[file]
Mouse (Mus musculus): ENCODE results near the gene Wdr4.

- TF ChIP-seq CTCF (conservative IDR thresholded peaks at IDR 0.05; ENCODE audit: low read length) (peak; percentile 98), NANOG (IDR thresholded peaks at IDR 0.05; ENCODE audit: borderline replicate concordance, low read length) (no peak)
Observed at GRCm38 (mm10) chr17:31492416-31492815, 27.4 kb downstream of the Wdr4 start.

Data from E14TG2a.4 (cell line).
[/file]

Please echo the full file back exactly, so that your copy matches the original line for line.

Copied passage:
Mouse (Mus musculus): ENCODE results near the gene Wdr4.

- TF ChIP-seq CTCF (conservative IDR thresholded peaks at IDR 0.05; ENCODE audit: low read length) (peak; percentile 98), NANOG (IDR thresholded peaks at IDR 0.05; ENCODE audit: borderline replicate concordance, low read length) (no peak)
Observed at GRCm38 (mm10) chr17:31492416-31492815, 27.4 kb downstream of the Wdr4 start.

Data from E14TG2a.4 (cell line).